Koenigswinter, Germany The northern alliance rejected the United Nations' proposal for an international security force for Afghanistan, insisting Wednesday that a security force theirs is already in place.
They also dampened expectations that the former king would head an interim administration.
Deciding on the makeup of a security force, as well as an interim administration, are the two difficult goals of a U.N.-sponsored meeting of four Afghan factions at a mountaintop manor outside Bonn.
"We don't feel a need for an outside force. There is security in place," the northern alliance's chief negotiator, Younus Qanooni, said at the second day of the talks.
If a security force is needed to enforce an agreement on an interim government, Qanooni said it should be comprised of Afghan ethnic groups.
The other groups at the conference supporters of ex-King Mohammad Zaher Shah, and two other exile groups based in Cyprus and Pakistan are pushing for a neutral, U.N.-backed force.
"Peace is not possible without neutral forces, and there are no neutral forces in Afghanistan. There are only northern alliance forces, and they are not neutral," said Anwar-ul-Haq Ahadi, a delegate of the Peshawar group that is based in Pakistan.
Zalmai Rassoul, whose group represents the former monarch, said that one option was to include Afghans in a wider security force. He said he hoped for "compromise."
The fall of Kabul to northern alliance forces has prompted international calls for the United Nations to oversee a political settlement to the long-running civil war in Afghanistan. A multinational force drawn mainly from moderate Muslim nations has been in planning, drawing troops from Turkey, Indonesia, Bangladesh and Jordan.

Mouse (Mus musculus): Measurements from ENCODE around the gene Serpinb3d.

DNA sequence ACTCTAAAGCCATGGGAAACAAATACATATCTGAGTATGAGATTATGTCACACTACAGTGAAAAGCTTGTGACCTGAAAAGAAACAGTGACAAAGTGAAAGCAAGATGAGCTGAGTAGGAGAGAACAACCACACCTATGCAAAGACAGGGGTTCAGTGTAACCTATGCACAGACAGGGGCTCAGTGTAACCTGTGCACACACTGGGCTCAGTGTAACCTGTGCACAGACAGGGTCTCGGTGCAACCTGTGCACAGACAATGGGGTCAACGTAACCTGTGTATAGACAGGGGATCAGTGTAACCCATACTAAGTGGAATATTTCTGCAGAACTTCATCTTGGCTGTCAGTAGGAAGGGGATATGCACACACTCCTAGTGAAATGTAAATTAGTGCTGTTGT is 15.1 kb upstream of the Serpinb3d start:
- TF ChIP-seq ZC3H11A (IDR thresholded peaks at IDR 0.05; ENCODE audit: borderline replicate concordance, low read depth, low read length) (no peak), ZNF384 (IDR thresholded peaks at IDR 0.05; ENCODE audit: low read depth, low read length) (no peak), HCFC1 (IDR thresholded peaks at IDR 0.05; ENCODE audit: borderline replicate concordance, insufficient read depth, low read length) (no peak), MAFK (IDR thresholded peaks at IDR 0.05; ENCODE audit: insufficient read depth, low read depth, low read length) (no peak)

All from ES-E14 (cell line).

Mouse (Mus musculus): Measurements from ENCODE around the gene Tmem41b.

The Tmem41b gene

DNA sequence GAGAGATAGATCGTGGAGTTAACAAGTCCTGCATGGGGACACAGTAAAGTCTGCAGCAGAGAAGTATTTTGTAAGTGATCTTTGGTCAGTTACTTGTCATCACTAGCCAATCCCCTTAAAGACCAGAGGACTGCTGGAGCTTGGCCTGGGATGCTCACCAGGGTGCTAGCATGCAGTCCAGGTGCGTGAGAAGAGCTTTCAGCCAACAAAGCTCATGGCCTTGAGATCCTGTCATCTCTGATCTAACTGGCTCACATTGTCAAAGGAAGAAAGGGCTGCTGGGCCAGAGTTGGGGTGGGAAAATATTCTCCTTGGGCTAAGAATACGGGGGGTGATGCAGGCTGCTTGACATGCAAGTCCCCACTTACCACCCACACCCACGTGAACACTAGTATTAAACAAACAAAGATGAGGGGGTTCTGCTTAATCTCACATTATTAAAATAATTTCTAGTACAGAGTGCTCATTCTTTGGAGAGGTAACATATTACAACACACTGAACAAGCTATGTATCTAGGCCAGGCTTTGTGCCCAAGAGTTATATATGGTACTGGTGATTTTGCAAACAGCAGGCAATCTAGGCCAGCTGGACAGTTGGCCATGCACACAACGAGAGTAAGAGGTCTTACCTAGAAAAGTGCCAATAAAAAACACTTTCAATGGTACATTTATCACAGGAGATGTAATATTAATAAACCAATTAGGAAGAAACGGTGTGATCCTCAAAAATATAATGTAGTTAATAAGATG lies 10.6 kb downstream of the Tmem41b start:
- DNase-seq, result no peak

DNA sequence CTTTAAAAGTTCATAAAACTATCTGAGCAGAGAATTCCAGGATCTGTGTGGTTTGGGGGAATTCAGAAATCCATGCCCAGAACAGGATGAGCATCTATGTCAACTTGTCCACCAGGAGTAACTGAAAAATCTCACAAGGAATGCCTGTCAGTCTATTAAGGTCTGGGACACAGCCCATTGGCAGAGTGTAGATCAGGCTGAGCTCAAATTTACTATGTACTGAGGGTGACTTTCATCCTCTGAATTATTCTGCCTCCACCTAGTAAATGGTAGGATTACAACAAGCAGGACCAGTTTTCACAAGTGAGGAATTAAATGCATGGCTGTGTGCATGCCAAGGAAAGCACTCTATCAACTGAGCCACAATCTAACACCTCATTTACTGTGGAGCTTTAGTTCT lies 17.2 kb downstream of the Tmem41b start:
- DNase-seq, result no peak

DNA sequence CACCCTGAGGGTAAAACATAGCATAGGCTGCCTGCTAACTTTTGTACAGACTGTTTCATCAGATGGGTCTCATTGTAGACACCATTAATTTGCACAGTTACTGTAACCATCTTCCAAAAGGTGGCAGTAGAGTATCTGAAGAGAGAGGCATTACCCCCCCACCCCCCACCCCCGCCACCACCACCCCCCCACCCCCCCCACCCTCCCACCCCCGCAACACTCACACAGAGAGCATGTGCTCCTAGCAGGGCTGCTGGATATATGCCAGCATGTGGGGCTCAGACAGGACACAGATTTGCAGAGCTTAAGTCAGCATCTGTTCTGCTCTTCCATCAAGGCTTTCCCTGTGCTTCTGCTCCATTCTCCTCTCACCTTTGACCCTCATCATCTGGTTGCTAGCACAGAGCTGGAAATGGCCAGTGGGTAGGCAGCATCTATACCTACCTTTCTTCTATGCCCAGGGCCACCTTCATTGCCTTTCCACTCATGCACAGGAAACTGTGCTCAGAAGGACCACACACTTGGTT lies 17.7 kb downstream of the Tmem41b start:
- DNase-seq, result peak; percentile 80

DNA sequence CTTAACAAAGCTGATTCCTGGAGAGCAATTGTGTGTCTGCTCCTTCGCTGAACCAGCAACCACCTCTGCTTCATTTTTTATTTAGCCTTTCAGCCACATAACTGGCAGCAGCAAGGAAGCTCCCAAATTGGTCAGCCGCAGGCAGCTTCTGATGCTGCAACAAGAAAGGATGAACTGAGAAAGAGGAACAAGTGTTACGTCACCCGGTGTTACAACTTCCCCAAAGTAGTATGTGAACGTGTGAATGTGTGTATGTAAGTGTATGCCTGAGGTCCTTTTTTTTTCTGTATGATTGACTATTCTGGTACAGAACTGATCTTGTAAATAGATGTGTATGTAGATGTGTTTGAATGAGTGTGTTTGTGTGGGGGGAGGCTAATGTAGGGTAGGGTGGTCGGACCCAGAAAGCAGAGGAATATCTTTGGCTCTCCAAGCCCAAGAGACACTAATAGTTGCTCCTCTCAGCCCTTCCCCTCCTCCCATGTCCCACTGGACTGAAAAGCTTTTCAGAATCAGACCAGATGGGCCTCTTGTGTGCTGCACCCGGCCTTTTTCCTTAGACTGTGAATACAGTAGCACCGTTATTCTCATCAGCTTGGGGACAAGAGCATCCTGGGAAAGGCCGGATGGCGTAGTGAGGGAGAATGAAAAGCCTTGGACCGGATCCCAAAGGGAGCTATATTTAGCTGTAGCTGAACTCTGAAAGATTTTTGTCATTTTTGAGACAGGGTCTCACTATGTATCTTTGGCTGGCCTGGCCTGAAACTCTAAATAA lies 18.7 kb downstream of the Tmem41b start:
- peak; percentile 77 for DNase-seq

Eight foreign journalists have been killed in Afghanistan over the past several weeks since northern alliance forces began pushing the Taliban out of most of the country.
U.N. officials and aid agencies have also expressed concern over unconfirmed reports that northern alliance forces have massacred hundreds of civilians and captured soldiers in their push against the Taliban.
Qanooni also dampened expectations that the former king would head an interim administration, saying he would have a role only if elected by a national council.
"We don't believe in the role of a person and personalities. We believe in a system, for example, the loya jirga," Qanooni said. "If the people agree through a loya jirga that the king has a role, of course," he said.
Delegates from other factions at the conference indicated earlier Wednesday that consensus was growing around the ex-king as head of a transitional administration, which would run Afghanistan until a national council, or loya jirga, can convene, possibly as early as March.
U.S envoy James Dobbins said the United States had not taken a position on whether an eventual security force should be multinational.
Western nations hope to use the promise of billions of dollars in reconstruction aid as leverage to prod the Afghans toward a historic agreement on a broad-based government, a constitution with full civil rights for women and eventual elections.